This includes the collections department of the Holgenberg Funeral Home.”

    • August 25, 2009 at 8:06 pm

      You’ve got into the swing of it now, haven’t you CLT?

      Although if your emails are this good after the grave, I think I may die through trying to compete to better them. Die again. Because I can.

  13. August 24, 2009 at 10:04 pm

    I’m glad you told me about this, because if I got an email from a deceased relative, it would scare the beejezes outta me.

    Especially if it said “Wishing you were here!”

  14. August 25, 2009 at 11:24 pm

    That is so cool if a bit frightening.
    Suppose we always had the option to leave last messages in a variety of formats.

  15. August 26, 2009 at 2:12 pm

    Very spooky to find this post… I’ve just blogged about the possibility of setting my blog on some sort of after death auto-pilot when the inevitable happens!!!

  16. August 27, 2009 at 5:05 am

    Heh, I’d just send out lots of random ‘BOO(s)!’

  17. August 29, 2009 at 5:20 pm

    Gosh, the ideas are endless. Like, remember your Aunt Lily, well she still thinks your nuts. OR I had a long conversation with Maureen, that old girlfriend of yours who died a few years back, well apparently she wasn’t as faithful as you thought.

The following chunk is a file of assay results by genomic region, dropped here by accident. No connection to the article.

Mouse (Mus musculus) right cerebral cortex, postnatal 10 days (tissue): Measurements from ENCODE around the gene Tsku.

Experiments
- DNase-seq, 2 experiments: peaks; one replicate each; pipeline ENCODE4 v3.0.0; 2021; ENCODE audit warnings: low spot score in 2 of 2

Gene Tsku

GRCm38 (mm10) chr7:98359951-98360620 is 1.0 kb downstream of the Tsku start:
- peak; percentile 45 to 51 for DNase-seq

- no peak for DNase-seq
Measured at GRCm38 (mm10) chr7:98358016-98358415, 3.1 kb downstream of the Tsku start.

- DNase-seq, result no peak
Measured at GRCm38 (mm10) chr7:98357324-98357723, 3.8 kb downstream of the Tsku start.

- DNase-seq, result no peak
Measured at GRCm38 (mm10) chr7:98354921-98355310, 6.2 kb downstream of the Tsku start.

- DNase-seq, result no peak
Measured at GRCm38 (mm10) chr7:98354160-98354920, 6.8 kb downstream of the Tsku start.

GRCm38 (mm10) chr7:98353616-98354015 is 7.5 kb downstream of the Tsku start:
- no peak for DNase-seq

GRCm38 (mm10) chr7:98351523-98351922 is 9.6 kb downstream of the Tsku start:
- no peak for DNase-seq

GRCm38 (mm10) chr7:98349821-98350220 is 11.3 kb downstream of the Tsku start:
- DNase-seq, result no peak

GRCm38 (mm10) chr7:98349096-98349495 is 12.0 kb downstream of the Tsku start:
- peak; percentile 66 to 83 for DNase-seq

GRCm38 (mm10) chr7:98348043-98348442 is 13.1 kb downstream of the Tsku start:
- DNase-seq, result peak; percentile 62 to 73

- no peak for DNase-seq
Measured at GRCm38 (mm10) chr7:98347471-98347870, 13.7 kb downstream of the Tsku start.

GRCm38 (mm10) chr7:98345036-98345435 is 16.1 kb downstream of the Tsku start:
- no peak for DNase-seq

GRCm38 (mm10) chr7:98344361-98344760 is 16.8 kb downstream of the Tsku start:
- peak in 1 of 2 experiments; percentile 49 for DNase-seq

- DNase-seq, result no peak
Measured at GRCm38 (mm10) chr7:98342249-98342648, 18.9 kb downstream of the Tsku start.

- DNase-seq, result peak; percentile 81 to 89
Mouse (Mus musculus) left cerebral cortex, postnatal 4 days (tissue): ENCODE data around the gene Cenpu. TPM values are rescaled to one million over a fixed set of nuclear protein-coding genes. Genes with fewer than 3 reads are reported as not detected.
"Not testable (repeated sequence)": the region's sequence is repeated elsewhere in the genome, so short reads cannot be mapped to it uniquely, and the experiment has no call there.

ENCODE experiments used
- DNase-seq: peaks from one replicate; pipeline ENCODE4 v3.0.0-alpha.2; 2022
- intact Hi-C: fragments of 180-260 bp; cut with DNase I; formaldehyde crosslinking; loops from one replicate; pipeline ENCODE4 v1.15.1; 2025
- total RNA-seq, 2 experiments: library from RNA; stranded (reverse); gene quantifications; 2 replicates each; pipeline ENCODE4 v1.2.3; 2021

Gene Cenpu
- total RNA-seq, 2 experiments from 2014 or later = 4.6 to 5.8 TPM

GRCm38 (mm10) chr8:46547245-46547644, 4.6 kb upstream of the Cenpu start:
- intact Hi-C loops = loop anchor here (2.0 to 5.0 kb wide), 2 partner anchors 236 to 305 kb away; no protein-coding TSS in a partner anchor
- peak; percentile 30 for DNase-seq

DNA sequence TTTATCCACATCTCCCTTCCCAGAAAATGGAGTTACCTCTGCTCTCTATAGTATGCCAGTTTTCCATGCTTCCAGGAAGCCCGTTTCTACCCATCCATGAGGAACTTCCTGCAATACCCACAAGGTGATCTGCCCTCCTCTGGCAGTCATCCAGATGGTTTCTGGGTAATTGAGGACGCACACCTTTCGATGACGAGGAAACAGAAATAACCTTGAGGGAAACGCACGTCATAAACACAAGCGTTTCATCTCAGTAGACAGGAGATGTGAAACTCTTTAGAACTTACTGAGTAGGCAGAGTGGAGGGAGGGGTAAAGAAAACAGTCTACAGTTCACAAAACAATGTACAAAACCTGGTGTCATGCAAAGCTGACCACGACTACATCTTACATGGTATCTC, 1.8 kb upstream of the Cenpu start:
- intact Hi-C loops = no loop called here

18. September 1, 2009 at 4:34 pm

    Well, I’ve learned something here. I shall immediately contact my bank and get them to remove the ‘Dr.’ from before my name on my chequebook. But am I still allowed to use it when cold-callers ring up and ask for Mrs Hawthorn? (My response: “Mrs H doesn’t exist, but I’m Dr. H. Can I help you?”)

  19. September 2, 2009 at 5:12 am

    Just ran across your post. This is fantastic (evil grin) I always wanted payback without repercussion and what better way than from the grave. (hee!hee!):)

  20. September 2, 2009 at 2:15 pm

    But how do they keep track of events?

  21. September 18, 2009 at 11:49 pm

    I’m so glad I found this site…Keep up the good work I read a lot of blogs on a daily basis and for the most part, people lack substance but, I just wanted to make a quick comment to say GREAT blog. Thanks,

    A definite great read.. 🙂